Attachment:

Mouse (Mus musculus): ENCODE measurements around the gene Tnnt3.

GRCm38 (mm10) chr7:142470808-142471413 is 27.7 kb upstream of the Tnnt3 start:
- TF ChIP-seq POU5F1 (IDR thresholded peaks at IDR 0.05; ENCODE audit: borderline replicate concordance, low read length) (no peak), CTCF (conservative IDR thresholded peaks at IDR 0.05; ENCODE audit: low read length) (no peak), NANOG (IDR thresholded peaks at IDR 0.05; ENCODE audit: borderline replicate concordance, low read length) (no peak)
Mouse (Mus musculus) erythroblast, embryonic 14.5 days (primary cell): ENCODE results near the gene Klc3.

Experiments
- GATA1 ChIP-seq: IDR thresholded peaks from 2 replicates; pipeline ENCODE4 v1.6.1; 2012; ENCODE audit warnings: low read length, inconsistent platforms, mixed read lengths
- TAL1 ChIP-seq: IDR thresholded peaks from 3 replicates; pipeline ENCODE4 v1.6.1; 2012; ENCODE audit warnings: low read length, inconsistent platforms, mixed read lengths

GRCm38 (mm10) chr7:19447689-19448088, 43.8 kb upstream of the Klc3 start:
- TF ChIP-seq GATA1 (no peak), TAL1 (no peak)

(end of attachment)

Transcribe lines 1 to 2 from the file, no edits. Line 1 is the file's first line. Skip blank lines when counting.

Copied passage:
Mouse (Mus musculus): ENCODE measurements around the gene Tnnt3.

GRCm38 (mm10) chr7:142470808-142471413 is 27.7 kb upstream of the Tnnt3 start: